What are Drones?

Drones are unmanned aerial vehicles that are controlled autonomously by computers or pilots with remote controls. They were innovated in the early 1900s for military personnel training and typically leveraged in operations that are too dangerous or time-consuming for humans [manned flights?]. Still most commonly used for military purposes [still true?], drones have been deployed for a wide range of tasks, such as policing and community surveillance and security, filmmaking, and the surveying of agriculture and crops. In the past century, drone technology has advanced users’ abilities to extensively view objects and landscapes below, as well as to detect changes in environmental conditions. Features including biological and chemical sensors, electromagnetic spectrum sensors, and infrared cameras make these detailed observations possible. While legal and ethical concerns have been raised by many over the prospect of constantly being monitored by these vehicles, new civil aviation programs and experiments that include drones reflect a growing use of the technology. There are not yet concrete applications for teaching and learning [I would question this], but the continuous progress of drones in the military and consumer sectors make them compelling to watch closely over the next few years.

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(1) How might this technology be relevant to the educational sector you know best?

  • Can provide remote data on crop health. - dgeller dgeller May 3, 2016 - jreich jreich May 29, 2016!
  • - greg.johll greg.johll May 6, 2016 I believe especially in agriculture and other environmental areas the capacity to use drones for observational purposes (crop health, animal health, environmental impacts of large events e.g. floods) will be valuable in providing information that can be used to provide relevant educational programming. - esagor esagor May 23, 2016 - jreich jreich May 29, 2016!- amy.dronberger amy.dronberger Jun 1, 2016
  • Tremendous ability to provide a new perspective on natural resources, breaking people out of habitual modes of thinking. - esagor esagor May 23, 2016
  • Drones will become an important data collection device by gaining the aerial data that can be analyzed and used for further education. - amy.dronberger amy.dronberger Jun 1, 2016

(2) What themes are missing from the above description that you think are important?

  • While teaching agents using the technology is important it is also important to stress how we can teach agents to use the tech in the field effectively. - dgeller dgeller May 3, 2016 Well said Dan. - esagor esagor May 23, 2016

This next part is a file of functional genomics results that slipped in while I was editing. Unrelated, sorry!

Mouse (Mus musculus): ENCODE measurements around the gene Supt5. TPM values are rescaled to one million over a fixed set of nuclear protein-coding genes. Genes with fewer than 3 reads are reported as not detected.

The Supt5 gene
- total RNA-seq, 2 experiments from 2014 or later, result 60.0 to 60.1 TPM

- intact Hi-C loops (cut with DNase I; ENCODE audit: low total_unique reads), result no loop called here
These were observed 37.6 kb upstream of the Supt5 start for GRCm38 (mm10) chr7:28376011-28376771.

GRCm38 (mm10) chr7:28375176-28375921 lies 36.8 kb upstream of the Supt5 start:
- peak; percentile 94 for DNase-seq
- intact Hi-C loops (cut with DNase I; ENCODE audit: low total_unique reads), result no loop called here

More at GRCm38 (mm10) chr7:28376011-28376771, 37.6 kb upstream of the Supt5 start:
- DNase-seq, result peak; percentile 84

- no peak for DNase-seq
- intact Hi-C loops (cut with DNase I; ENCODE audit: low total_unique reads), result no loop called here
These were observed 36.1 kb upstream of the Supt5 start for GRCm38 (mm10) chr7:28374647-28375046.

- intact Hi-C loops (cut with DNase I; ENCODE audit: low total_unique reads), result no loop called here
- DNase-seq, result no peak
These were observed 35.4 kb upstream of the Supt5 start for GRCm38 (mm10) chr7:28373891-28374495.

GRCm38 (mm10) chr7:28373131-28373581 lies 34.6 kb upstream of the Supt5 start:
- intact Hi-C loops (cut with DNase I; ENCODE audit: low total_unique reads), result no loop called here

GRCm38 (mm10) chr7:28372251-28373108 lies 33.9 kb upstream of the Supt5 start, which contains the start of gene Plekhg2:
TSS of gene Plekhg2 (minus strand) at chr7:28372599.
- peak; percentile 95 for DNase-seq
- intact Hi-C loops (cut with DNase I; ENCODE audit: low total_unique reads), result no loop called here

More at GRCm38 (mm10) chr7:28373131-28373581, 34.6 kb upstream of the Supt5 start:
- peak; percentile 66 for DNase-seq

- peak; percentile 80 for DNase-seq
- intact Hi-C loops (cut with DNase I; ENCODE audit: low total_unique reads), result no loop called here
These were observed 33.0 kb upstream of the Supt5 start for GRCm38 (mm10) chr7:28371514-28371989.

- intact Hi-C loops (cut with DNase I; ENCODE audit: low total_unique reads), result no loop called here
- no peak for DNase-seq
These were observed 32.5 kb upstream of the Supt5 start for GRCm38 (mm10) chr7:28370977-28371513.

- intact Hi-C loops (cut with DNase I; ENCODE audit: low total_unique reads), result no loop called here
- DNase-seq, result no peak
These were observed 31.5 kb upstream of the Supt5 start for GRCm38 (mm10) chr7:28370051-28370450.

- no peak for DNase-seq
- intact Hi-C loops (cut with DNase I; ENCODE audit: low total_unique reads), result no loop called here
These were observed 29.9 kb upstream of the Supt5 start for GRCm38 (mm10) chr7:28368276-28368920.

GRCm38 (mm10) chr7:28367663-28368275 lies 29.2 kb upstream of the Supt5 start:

• I suggested a few edits to the statement at the top. The statement should probably also mention drone use in search and rescue operations. - esagor esagor May 23, 2016
  • The statement overall seems a bit outdated. Drone / UAS technology is rapidly maturing, and is now in widespread use in mapping, construction, agriculture, and other fields. - esagor esagor May 23, 2016
  • I think it is important to note that the regulations are still in flux and the universities that have been granted a Section 333 exemption can still only use drones for very specific purposes. I think they will be a very valuable tool, but I also think the final regulatory decisions will impact how much and in what ways drones can be used and we are likely years from that decision. - amy.dronberger amy.dronberger Jun 1, 2016

(3) What do you see as the potential impact of this technology on higher education?

  • Drones will provide a massive amount of data and a way to do field work without leaving the office. This will drastically effect how we teach Extension Agents. - dgeller dgeller May 3, 2016 I agree with the idea here but not literally without leaving the office. New FAA rules are much looser, but do still require line-of-sight. And flight times are limited enough that you really have to be close to the flight area. - esagor esagor May 23, 2016
  • - greg.johll greg.johll May 6, 2016 Integrating the data gathered by drones with other technologies may provide a way of extending specialized knowledge to parts of the state where it may not otherwise quickly reach. For example, being able to share the drone footage via YouTube with a specialist based hundreds of miles away can quickly lead to some early diagnostics which will inform future actions. - jreich jreich! I agree. this information can also be used for AR or VR.
  • Restating my point from above - they give us literally a new perspective on natural resources. Satellite and traditional aerial imagery can do the same, but UAS enable much more local, updated, and higher resolution imagery, as well as obliques and other angles not traditionally available. - esagor esagor May 23, 2016
  • Major impacts on fields involving volume estimation (i.e. piled timber, gravel, etc), movement of soil, and so on (construction, flood mitigation, etc). - esagor esagor May 23, 2016

(4) Do you have or know of a project working in this area?

  • We have begun teaching workshops on Natural Resource Applications of UAS (example). Expect to purchase a UAS (previously have used one supplied by our hired instructor) and expand this teaching in the next year. - esagor esagor May 23, 2016
  • OK State University just launched the Unmanned Systems Research Institute and is supporting military, aerospace, and search and rescue research. - amy.dronberger amy.dronberger Jun 1, 2016

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